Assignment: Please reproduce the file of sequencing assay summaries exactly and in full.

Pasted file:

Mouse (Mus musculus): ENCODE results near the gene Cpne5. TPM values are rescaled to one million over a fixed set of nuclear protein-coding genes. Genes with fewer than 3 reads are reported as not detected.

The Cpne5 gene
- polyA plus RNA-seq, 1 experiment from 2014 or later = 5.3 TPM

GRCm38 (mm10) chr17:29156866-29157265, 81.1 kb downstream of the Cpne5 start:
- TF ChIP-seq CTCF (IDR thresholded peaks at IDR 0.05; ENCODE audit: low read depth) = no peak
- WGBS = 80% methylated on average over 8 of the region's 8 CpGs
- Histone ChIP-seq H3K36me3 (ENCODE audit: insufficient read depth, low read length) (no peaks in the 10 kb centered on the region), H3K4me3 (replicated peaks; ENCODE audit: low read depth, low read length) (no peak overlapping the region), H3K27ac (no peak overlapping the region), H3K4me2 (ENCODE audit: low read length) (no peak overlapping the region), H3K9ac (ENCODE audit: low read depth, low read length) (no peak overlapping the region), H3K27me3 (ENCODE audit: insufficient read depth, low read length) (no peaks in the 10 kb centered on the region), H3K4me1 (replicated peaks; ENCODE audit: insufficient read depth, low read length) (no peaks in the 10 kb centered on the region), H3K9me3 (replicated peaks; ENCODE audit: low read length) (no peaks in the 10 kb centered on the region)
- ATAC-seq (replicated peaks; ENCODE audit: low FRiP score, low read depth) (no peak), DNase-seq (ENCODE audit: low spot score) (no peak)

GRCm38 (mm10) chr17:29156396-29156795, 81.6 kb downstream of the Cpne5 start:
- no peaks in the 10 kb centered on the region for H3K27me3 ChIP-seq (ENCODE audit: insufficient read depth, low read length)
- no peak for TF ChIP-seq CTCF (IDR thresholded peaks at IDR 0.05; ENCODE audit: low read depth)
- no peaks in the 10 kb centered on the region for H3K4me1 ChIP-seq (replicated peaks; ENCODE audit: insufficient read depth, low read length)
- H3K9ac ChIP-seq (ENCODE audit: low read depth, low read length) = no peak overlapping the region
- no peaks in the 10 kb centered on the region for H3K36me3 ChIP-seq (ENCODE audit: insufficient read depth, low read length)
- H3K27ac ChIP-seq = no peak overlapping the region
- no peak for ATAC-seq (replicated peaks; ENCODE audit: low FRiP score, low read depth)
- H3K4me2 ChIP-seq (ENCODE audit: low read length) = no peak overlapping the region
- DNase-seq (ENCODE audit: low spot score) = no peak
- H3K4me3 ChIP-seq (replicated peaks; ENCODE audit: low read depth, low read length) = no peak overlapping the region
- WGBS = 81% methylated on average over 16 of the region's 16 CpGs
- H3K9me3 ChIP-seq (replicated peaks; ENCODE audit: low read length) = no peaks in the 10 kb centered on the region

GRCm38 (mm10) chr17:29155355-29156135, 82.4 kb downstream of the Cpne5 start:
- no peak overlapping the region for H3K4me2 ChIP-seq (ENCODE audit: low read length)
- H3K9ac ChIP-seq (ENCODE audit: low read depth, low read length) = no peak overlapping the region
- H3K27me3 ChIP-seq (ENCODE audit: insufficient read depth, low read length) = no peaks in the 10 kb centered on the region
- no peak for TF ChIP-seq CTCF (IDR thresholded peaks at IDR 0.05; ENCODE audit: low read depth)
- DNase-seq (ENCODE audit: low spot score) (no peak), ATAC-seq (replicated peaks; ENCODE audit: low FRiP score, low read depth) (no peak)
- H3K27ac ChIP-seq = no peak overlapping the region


Mouse (Mus musculus): ENCODE results near the gene Cpne5. TPM values are rescaled to one million over a fixed set of nuclear protein-coding genes. Genes with fewer than 3 reads are reported as not detected.

The Cpne5 gene
- polyA plus RNA-seq, 1 experiment from 2014 or later = 5.3 TPM

GRCm38 (mm10) chr17:29156866-29157265, 81.1 kb downstream of the Cpne5 start:
- TF ChIP-seq CTCF (IDR thresholded peaks at IDR 0.05; ENCODE audit: low read depth) = no peak
- WGBS = 80% methylated on average over 8 of the region's 8 CpGs
- Histone ChIP-seq H3K36me3 (ENCODE audit: insufficient read depth, low read length) (no peaks in the 10 kb centered on the region), H3K4me3 (replicated peaks; ENCODE audit: low read depth, low read length) (no peak overlapping the region), H3K27ac (no peak overlapping the region), H3K4me2 (ENCODE audit: low read length) (no peak overlapping the region), H3K9ac (ENCODE audit: low read depth, low read length) (no peak overlapping the region), H3K27me3 (ENCODE audit: insufficient read depth, low read length) (no peaks in the 10 kb centered on the region), H3K4me1 (replicated peaks; ENCODE audit: insufficient read depth, low read length) (no peaks in the 10 kb centered on the region), H3K9me3 (replicated peaks; ENCODE audit: low read length) (no peaks in the 10 kb centered on the region)
- ATAC-seq (replicated peaks; ENCODE audit: low FRiP score, low read depth) (no peak), DNase-seq (ENCODE audit: low spot score) (no peak)

GRCm38 (mm10) chr17:29156396-29156795, 81.6 kb downstream of the Cpne5 start:
- no peaks in the 10 kb centered on the region for H3K27me3 ChIP-seq (ENCODE audit: insufficient read depth, low read length)
- no peak for TF ChIP-seq CTCF (IDR thresholded peaks at IDR 0.05; ENCODE audit: low read depth)
- no peaks in the 10 kb centered on the region for H3K4me1 ChIP-seq (replicated peaks; ENCODE audit: insufficient read depth, low read length)
- H3K9ac ChIP-seq (ENCODE audit: low read depth, low read length) = no peak overlapping the region
- no peaks in the 10 kb centered on the region for H3K36me3 ChIP-seq (ENCODE audit: insufficient read depth, low read length)
- H3K27ac ChIP-seq = no peak overlapping the region
- no peak for ATAC-seq (replicated peaks; ENCODE audit: low FRiP score, low read depth)
- H3K4me2 ChIP-seq (ENCODE audit: low read length) = no peak overlapping the region
- DNase-seq (ENCODE audit: low spot score) = no peak
- H3K4me3 ChIP-seq (replicated peaks; ENCODE audit: low read depth, low read length) = no peak overlapping the region
- WGBS = 81% methylated on average over 16 of the region's 16 CpGs
- H3K9me3 ChIP-seq (replicated peaks; ENCODE audit: low read length) = no peaks in the 10 kb centered on the region

GRCm38 (mm10) chr17:29155355-29156135, 82.4 kb downstream of the Cpne5 start:
- no peak overlapping the region for H3K4me2 ChIP-seq (ENCODE audit: low read length)
- H3K9ac ChIP-seq (ENCODE audit: low read depth, low read length) = no peak overlapping the region
- H3K27me3 ChIP-seq (ENCODE audit: insufficient read depth, low read length) = no peaks in the 10 kb centered on the region
- no peak for TF ChIP-seq CTCF (IDR thresholded peaks at IDR 0.05; ENCODE audit: low read depth)
- DNase-seq (ENCODE audit: low spot score) (no peak), ATAC-seq (replicated peaks; ENCODE audit: low FRiP score, low read depth) (no peak)
- H3K27ac ChIP-seq = no peak overlapping the region